First off, I'd like to say something about last week's Control deck -- it included four copies of both Fact or Fiction and Circular Logic. While these aren't rares, they can still be pricey. While I believe last week's deck can still be built with 30 tickets, if you want to have a cheaper version of the deck, use Compulsion and Mana Leak instead.
With that said, let's take a look at one of the more interesting Magic deck archetypes: Aggro-Control. Even if you don't realize it, you are probably an Aggro-Control player. Most players don't like the absolutes of Beatdown and Control; they want flexibility in their decks. They want style. That's where Aggro-Control comes in -- it's not quite Beatdown and not quite Control, but is something in between.
Most Aggro-Control decks have mid-range creatures. These are creatures with higher mana costs and better staying power. Troll Ascetic, from the Mirrodin set, is probably the best Aggro-Control creature in years. Some creatures can double as Beatdown and Aggro-Control (Wild Mongrel comes to mind). Other, larger creatures like Spiritmonger are almost never seen outside of an Aggro-Control deck.
The basic plan of Aggro-Control is to have enough stuff to clog up the ground and destroy any Beatdown deck, yet have some tools to keep it in the game against a Control deck. One of the greatest Aggro-Control decks of all time, The Rock, uses creatures like Yavimaya Elder and Ravenous Baloth to stop the assault of a Beatdown deck, clearing the board with Pernicious Deed. The Rock also has a heavy arsenal of disruption, such as Duress and Cabal Therapy, to put a kink in the Control player's plan. Control decks will often then succumb to silly things such as Yavimaya Elder beatdown.
Aggro-Control also tends to be the easiest of decks to build on a budget. As long as you can find some meat to throw in front of a Goblin Piledriver, you should be fine. Creatures that regenerate are especially useful. (Yes, even Horned Troll can be a superstar in the Aggro-Control deck.)
Another useful trick is to pack some sort of sweeper effect like Pyroclasm and then play creatures that will live through it. For example, using a deck with Orcish Artillery, Thieving Magpie, Cephalid Retainer, Thoughtbound Primoc, and Pyroclasm might be a good mix to thwart a Beatdown deck. The Artilleries, Primocs, and Magpies aren't half bad versus Control, either.
In general, the faster you make your Aggro-Control deck, the more success it will have against Beatdown. Your goal in building the deck should be to have just enough cards to crush Beatdown while still being able to dedicate some slots to anti-Control cards. Sometimes you get the best of both worlds, such as Yavimaya Elder, which is good against Beatdown (because it gets in the way while accelerating your mana) and Control (because it's a threat that will get you cards when it goes to the graveyard).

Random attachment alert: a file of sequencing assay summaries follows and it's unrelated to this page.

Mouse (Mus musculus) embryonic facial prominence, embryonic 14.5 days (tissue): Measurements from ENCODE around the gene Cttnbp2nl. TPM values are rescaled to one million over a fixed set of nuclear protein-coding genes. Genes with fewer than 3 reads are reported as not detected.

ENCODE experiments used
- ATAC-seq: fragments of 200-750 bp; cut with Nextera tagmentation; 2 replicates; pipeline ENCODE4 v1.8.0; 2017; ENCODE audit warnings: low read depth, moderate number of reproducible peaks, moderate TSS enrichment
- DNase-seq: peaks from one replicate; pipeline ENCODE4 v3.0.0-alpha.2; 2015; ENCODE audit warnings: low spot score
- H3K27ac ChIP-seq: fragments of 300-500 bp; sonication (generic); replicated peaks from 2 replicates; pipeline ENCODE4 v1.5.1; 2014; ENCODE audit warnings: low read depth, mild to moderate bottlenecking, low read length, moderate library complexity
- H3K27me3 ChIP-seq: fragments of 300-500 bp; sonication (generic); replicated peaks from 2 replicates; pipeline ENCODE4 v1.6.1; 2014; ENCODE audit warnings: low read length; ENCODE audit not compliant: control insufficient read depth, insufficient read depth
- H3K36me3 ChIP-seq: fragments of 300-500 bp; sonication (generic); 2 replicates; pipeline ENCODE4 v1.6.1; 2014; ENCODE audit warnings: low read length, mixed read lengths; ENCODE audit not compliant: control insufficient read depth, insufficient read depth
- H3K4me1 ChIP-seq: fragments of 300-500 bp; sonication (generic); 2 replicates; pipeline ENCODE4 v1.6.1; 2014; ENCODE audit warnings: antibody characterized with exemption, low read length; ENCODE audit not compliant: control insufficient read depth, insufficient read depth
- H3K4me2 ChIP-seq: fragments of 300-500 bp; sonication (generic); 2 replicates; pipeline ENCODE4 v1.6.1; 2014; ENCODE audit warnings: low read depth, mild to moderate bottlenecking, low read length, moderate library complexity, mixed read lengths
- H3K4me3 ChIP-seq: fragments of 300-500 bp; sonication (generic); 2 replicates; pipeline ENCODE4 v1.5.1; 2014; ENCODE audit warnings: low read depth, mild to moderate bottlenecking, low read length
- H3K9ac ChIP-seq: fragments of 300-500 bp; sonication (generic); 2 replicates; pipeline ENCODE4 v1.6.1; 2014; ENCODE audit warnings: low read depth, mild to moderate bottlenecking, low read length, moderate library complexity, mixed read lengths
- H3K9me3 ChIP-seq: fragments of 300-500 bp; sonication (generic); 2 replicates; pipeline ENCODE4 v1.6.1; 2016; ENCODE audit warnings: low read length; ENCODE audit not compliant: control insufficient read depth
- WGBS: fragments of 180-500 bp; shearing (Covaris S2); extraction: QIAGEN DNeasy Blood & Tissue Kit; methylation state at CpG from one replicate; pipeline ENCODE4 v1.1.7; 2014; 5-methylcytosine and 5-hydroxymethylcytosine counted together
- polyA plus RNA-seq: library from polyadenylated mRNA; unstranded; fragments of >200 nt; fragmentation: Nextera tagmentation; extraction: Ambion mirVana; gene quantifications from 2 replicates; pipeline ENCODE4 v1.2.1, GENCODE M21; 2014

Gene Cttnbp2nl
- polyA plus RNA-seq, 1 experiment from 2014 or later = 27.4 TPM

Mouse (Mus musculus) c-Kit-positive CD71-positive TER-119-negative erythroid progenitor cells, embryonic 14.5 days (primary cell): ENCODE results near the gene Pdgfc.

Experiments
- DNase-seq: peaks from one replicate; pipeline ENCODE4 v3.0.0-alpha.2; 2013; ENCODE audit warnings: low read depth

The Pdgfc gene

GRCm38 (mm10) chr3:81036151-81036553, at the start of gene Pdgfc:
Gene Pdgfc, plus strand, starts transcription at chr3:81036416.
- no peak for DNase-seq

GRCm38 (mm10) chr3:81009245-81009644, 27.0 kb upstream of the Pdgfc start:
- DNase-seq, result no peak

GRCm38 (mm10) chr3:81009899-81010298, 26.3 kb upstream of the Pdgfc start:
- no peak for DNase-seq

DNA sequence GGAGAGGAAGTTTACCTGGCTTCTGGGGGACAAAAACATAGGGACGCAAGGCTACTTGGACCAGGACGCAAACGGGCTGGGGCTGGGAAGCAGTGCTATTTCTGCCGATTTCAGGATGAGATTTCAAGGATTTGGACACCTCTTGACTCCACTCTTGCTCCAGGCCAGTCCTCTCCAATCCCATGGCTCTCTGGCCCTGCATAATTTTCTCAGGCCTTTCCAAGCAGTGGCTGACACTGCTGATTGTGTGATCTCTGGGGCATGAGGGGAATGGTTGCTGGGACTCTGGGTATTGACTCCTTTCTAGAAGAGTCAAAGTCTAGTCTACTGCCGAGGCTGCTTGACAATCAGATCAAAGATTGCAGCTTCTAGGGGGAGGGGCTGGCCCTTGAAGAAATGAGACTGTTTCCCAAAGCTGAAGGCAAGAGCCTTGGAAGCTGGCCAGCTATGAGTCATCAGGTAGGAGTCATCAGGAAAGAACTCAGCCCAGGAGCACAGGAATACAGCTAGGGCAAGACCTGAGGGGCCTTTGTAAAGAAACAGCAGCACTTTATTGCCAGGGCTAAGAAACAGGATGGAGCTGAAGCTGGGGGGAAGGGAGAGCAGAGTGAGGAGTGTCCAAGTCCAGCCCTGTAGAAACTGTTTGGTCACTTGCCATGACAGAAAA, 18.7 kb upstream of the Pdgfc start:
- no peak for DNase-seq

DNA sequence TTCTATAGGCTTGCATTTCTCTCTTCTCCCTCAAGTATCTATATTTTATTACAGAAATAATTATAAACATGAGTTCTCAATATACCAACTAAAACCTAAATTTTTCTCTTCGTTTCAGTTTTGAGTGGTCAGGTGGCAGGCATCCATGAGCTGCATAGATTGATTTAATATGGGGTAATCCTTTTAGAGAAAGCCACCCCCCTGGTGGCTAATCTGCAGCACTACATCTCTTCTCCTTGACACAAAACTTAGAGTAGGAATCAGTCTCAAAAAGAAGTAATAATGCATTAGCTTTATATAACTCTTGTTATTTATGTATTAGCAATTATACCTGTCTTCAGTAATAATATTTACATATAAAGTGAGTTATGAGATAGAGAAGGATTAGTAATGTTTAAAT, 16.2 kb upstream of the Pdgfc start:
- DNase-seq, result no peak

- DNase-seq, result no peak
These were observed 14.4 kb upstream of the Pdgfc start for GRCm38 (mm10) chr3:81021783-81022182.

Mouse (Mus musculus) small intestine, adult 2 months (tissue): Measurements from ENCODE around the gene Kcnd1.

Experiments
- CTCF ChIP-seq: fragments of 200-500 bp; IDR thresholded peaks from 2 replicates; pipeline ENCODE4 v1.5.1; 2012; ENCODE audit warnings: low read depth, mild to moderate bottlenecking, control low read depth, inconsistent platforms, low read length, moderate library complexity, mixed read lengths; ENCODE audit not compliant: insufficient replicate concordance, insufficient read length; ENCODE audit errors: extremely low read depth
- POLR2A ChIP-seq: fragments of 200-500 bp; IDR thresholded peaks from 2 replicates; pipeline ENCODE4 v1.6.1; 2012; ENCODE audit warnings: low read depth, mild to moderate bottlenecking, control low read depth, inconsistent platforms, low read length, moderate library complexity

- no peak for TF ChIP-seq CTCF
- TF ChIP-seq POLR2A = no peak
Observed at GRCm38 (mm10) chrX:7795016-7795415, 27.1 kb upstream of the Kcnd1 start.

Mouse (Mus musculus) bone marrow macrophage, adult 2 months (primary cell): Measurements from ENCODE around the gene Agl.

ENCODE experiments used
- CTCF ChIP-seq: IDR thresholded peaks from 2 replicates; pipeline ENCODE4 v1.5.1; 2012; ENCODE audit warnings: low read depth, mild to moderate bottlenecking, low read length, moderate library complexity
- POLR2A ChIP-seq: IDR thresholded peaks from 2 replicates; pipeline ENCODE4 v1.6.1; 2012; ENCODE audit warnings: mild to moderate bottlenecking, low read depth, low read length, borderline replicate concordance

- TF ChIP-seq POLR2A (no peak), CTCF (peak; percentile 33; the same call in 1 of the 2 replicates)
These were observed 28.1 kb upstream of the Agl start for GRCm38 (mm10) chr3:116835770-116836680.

A more recent example of a card that is great against both Beatdown and Control is Wild Mongrel. It's difficult for Beatdown to attack into the Mongrel and, as a 2-drop, Control may find itself at 12 life before a decent answer appears, since blockers are generally not a problem for the Mongrel.
Here is an example of a budget Aggro-Control deck. Circular Logic would be great in here but, as I mentioned in the first paragraph, I left them out due to cost. This deck is similar to a deck I played at States two years ago (the first deck I used Millikin in). That's yet another bonus to playing Aggro-Control -- enjoying how good (or bad) the cards you use are.
Building on a Budget - Budget Aggro-Control
This deck uses cards like Vine Trellis, Wild Mongrel, and Basking Rootwalla to help slow Beatdown. It follows up with Roar of the Wurm or Beast Attack -- stalling the ground battle. Eventually it can break through with the fatties or go into the air by discarding a Wonder to Wild Mongrel or Merfolk Looter -- taking out your opponent in one swift strike.
Against Control, the battle turns into a war of attrition. Try not to commit many things to the board if possible, minimizing the advantage your opponent could gain from Wrath of God effects. You can gain card advantage by getting lucky with Millikin -- putting Roar of the Wurm, Grizzly Fate, or Beast Attack into the graveyard. It may even be worth mana burning just to hope that you get lucky.
Quiet Speculation would be a great card to add to this deck against Control. Your other Control tools are Mana Leak and Merfolk Looter -- use them well. Often a Merfolk Looter and keep you stocked with a hearty supply of threats while the Mana Leak stops your opponent's answers.
Aggro-Control can be built in many ways. You can change the blue to black and add disruption, or you can go with a more focused threshold theme using Quiet Speculation, Nimble Mongoose, and Careful Study. You could put in more powerful rare creatures such as Ravenous Baloth and Birds of Paradise. Even Forgotten Ancient could have a place in here! The creature that is missing most from this deck is Call of the Herd, since it goes along with the flashback theme and acts as a powerful 3-mana foil to Beatdown.
Overall, have fun with Aggro-Control. Don't be afraid to try out new things and to use terrible cards. Sometimes the worst cards -- cards that no one would even dream of playing -- work the best in Aggro-Control decks. This is where cards like Wood Sage and Questing Pheldagriff have found homes.
Until next time, may your Spikes cast Fog.
NateHeiss on Magic Online